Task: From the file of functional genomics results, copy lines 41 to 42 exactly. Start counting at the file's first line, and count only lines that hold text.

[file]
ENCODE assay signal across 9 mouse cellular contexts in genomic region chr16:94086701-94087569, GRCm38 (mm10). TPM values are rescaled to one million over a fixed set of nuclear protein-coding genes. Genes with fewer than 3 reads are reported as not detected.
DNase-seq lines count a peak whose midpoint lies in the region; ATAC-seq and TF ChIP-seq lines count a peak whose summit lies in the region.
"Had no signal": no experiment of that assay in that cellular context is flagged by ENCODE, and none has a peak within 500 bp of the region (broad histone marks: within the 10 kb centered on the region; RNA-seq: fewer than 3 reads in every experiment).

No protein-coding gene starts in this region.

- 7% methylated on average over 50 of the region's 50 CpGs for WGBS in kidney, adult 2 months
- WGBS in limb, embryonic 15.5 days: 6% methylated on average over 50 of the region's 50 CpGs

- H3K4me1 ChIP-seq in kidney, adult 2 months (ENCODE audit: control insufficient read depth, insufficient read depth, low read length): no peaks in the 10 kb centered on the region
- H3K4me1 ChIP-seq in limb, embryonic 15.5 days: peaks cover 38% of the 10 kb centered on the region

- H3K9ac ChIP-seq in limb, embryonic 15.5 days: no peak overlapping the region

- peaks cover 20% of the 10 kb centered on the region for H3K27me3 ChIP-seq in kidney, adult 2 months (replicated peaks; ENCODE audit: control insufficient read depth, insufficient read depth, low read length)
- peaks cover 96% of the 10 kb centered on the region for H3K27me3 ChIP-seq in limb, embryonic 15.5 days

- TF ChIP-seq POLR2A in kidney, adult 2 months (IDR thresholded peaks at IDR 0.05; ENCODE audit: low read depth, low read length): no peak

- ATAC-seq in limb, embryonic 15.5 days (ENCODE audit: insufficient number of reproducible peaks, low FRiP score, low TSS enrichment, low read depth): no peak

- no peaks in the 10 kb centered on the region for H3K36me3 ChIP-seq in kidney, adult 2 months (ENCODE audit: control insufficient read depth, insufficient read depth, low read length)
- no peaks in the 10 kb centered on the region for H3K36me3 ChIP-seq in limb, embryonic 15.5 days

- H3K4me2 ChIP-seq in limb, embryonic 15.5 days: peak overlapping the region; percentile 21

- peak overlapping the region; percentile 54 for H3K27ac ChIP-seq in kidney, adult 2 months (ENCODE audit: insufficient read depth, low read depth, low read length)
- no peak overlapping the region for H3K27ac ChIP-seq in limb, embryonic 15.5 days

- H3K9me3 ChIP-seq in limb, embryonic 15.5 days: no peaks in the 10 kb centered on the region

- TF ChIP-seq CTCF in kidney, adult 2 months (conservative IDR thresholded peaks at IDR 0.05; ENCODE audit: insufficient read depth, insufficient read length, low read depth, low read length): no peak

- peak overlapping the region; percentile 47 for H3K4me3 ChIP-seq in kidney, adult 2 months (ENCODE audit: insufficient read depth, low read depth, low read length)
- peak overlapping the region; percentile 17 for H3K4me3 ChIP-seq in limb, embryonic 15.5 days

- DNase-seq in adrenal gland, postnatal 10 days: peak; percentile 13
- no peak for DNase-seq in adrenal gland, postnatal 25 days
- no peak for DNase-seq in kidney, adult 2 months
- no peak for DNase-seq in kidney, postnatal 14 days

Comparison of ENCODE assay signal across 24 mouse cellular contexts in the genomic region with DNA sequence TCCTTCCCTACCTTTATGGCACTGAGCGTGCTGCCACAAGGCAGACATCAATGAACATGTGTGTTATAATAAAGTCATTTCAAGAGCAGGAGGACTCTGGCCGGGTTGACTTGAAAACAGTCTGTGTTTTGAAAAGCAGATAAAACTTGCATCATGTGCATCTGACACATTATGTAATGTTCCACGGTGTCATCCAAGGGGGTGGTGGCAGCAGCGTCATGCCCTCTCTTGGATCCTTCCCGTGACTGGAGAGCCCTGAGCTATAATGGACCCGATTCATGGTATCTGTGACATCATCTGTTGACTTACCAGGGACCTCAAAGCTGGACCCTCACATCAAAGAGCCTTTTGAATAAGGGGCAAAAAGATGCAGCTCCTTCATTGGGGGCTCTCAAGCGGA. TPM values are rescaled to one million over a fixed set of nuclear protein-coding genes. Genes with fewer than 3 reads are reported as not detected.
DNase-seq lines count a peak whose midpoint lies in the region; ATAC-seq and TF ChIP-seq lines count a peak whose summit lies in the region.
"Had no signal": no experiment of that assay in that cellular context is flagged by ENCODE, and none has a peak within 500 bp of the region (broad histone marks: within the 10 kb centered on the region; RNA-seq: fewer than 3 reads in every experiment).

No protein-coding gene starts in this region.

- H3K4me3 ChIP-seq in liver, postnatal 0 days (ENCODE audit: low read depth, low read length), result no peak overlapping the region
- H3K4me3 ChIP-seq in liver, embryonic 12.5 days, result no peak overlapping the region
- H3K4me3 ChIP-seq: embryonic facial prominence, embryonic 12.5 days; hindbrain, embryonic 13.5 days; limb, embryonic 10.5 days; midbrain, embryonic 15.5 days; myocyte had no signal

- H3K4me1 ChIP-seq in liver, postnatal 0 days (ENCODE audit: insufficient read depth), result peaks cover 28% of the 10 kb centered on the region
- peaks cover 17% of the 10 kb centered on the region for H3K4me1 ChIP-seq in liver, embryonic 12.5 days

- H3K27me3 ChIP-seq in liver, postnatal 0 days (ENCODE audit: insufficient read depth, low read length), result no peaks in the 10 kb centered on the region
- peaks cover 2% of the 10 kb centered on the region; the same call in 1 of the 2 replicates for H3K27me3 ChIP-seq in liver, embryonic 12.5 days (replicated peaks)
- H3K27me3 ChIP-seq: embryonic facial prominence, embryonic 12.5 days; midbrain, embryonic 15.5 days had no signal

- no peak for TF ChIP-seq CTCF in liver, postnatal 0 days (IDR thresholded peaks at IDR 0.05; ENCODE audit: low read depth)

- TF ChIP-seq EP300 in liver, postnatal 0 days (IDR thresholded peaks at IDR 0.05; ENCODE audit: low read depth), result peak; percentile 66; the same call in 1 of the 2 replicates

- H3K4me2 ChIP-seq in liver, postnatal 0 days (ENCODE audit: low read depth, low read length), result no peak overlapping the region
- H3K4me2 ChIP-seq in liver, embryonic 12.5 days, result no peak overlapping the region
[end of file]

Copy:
- H3K4me2 ChIP-seq in liver, postnatal 0 days (ENCODE audit: low read depth, low read length), result no peak overlapping the region
- H3K4me2 ChIP-seq in liver, embryonic 12.5 days, result no peak overlapping the region